SpoolCast: Prototyping Experiences

Jared Spool

September 23rd, 2009

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Duration: 39m | 21MB
Recorded: August, 2009
Brian Christiansen, UIE Podcast Producer
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Todd Zaki Warfel has just finished two years of research into the tools and processes used in prototyping web sites. His findings will be published in a book due out this fall and we’ve asked him to give a full-day workshop on the topic at UI14. Did you know some people are actually building prototypes in Microsoft Excel? It’s true. “People are using what they have at their disposal and what they are comfortable with,” Todd tells me.

In the podcast, we discussed a number of the more popular tools that are being used today, from Adobe Fireworks, to Axure RP, to good old PowerPoint. Todd doesn’t think your choice of tool is important if you are able to communicate your ideas effectively to your audience. He thinks it is worth knowing the capabilities of a few other tools in the event you need to do something in the future that your current tool can’t handle.

I got Todd to reveal the process his own shop, Messagefirst, is using to prototype. It may surprise you that they start with rough, black and white sketches which they share with their clients both early and often. Whereas some design shops may work hard on a prototype for three months before first showing it to their client, Todd thinks that’s a bad idea. There’s nothing worse than diving deep into a design direction only to have it unilaterally shot down in the first review.

Instead, you need to get your client to give you lots of feedback very early in the process, starting with basic and rough sketches. It will save both sides a lot of time, effort and frustration. Once the design direction is solidified, Todd and his team move their prototypes into color and interactivity. The Messagefirst crew is now often jumping straight to HTML, CSS and JavaScript for the higher fidelity mockups.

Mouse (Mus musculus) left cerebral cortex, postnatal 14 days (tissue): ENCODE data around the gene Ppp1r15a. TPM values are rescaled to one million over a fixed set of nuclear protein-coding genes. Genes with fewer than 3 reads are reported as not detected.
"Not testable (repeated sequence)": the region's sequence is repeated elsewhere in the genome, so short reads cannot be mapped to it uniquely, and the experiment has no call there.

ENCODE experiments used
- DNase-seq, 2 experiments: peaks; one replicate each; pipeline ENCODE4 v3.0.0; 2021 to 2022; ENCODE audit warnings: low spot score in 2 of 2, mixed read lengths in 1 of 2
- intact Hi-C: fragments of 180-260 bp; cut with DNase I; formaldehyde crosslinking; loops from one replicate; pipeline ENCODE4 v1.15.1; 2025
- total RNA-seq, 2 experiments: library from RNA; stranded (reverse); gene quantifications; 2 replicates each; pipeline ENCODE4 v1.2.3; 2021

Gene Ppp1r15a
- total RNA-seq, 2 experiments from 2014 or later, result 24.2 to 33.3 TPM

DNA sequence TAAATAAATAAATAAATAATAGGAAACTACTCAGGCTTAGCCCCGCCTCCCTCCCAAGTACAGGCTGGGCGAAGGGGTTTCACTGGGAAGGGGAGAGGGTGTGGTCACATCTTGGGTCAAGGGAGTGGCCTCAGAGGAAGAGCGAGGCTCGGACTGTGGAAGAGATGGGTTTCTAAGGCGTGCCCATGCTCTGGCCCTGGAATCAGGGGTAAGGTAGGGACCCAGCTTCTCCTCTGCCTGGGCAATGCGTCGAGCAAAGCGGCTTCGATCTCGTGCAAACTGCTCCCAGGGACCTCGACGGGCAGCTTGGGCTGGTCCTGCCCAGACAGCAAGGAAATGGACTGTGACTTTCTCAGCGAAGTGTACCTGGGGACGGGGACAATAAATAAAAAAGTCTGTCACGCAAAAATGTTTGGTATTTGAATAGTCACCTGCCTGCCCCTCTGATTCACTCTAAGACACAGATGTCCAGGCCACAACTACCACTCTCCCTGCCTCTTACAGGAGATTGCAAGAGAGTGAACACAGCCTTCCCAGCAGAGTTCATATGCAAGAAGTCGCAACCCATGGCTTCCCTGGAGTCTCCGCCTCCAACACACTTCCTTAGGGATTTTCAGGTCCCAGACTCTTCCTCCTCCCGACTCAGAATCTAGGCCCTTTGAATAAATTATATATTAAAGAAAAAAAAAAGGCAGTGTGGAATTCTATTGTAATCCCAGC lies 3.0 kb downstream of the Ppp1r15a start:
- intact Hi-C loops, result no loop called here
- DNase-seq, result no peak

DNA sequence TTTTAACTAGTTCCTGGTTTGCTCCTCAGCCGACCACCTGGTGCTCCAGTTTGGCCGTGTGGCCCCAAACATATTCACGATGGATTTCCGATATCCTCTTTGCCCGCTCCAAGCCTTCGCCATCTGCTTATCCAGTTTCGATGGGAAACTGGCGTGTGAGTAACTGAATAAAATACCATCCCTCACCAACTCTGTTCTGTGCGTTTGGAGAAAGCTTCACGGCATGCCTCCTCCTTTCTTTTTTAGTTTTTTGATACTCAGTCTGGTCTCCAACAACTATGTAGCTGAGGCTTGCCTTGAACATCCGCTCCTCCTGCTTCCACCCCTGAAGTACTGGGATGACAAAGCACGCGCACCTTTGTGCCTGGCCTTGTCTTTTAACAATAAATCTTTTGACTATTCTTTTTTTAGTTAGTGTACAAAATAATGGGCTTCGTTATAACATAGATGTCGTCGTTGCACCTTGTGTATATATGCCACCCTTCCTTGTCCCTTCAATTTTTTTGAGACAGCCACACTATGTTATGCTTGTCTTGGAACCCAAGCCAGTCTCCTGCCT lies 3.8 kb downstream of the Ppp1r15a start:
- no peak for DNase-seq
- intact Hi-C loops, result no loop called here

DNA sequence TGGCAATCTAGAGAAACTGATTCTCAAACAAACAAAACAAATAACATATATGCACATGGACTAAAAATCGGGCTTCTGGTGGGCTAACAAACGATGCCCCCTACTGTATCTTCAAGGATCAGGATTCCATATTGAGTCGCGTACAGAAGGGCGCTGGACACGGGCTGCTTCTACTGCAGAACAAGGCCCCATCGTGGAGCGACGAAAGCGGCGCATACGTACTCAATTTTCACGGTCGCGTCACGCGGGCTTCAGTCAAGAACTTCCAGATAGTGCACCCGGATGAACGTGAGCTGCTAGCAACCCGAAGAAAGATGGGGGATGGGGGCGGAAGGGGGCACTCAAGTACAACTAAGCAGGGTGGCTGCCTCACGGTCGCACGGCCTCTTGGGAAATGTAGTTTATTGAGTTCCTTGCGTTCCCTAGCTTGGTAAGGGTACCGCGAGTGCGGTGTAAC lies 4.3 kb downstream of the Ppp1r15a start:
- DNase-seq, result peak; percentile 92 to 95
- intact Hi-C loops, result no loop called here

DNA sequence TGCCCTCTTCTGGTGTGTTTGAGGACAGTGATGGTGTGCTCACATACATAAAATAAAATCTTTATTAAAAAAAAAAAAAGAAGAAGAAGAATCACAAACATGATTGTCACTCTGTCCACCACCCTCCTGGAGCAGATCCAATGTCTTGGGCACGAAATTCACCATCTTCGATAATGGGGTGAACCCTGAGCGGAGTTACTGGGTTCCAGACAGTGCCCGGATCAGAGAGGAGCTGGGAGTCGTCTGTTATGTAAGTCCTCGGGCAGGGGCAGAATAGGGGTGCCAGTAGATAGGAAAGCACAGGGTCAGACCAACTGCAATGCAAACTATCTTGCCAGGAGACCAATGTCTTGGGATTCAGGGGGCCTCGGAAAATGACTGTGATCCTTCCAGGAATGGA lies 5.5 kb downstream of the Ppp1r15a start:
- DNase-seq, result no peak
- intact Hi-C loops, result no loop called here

Todd tells us that someone with basic HTML skills can (and have) learned to create high fidelity prototypes in just a couple weeks of effort. The secret is the availability modular tools, for example, CSS frameworks like the 960 Grid System and JavaScript libraries like jQuery. This move to code earlier in the process is becoming more and more popular around the web.

Todd and I talked more about his two years’ worth of findings and he gave us a preview of his UI14 full-day workshop. Tune in to the show for more on prototyping.

We’d love to know what process and tools you’re using in your own designs. Have you incorporated feedback early into your process? Let us know in the comments!

5 Responses to “SpoolCast: Prototyping Experiences”

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